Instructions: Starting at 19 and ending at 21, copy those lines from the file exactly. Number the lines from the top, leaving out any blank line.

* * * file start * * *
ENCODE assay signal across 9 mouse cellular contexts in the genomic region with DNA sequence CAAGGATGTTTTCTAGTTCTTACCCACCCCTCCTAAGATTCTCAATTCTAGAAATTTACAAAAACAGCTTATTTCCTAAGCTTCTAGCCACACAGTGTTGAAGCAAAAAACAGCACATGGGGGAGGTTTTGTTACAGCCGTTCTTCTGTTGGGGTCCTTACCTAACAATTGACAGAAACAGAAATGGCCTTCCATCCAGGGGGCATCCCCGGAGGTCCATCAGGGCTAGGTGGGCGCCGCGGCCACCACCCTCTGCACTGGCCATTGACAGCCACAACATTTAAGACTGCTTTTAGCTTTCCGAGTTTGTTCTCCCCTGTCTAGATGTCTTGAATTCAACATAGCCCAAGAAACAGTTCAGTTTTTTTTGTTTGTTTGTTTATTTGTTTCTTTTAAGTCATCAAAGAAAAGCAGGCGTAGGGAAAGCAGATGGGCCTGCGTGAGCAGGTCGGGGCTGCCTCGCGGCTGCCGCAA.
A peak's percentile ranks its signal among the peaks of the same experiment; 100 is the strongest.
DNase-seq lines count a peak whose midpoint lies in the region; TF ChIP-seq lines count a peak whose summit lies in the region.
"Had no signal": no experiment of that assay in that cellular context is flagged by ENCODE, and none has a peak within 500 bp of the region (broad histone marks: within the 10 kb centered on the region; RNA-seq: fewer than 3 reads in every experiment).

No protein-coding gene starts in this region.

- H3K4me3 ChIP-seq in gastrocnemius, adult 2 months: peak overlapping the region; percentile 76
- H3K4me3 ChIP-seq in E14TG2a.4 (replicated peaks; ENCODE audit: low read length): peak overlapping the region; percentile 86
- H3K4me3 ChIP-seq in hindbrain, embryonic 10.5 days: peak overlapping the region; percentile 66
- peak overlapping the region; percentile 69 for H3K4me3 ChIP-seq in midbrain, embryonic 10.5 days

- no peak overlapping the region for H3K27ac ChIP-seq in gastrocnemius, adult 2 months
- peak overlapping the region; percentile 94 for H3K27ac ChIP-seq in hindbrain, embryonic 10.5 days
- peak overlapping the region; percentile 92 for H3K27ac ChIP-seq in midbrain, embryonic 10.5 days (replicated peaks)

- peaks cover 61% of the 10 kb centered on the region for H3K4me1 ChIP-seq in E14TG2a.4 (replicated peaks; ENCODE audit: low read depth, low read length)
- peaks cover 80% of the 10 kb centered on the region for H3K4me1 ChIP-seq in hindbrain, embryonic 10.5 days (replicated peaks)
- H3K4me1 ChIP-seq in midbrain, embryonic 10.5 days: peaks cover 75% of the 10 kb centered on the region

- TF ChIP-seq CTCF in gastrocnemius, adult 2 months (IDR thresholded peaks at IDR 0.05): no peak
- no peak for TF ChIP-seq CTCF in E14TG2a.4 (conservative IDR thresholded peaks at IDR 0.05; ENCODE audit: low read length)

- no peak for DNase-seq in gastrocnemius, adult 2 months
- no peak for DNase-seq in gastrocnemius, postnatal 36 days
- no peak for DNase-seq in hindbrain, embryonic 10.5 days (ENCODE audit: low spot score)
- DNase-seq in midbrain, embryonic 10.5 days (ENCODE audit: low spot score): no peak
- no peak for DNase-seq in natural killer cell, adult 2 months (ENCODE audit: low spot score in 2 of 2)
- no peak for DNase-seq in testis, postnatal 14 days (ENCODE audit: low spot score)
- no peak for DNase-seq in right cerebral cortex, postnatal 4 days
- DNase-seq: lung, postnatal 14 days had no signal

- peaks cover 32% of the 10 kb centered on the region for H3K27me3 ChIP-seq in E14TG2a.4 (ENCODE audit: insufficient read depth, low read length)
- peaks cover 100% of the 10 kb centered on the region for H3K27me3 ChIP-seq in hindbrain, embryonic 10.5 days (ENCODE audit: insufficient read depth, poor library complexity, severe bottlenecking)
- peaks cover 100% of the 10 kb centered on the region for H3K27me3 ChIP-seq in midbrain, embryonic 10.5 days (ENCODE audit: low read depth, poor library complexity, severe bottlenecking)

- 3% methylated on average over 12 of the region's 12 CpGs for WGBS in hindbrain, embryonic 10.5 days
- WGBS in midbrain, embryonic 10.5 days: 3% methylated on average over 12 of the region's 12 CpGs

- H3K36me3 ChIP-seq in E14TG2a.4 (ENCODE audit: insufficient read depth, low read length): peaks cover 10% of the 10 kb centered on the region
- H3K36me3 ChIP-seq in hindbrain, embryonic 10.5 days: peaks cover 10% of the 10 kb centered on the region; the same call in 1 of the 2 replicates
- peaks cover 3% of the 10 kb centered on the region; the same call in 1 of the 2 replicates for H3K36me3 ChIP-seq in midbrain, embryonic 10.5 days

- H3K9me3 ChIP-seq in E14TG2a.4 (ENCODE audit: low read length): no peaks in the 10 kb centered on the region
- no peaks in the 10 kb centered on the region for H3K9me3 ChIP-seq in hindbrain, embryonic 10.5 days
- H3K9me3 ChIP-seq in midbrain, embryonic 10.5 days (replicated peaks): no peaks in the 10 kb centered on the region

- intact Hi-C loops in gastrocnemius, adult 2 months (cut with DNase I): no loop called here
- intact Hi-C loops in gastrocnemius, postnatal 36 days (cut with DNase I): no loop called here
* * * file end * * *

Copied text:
- no peak for DNase-seq in gastrocnemius, postnatal 36 days
- no peak for DNase-seq in hindbrain, embryonic 10.5 days (ENCODE audit: low spot score)
- DNase-seq in midbrain, embryonic 10.5 days (ENCODE audit: low spot score): no peak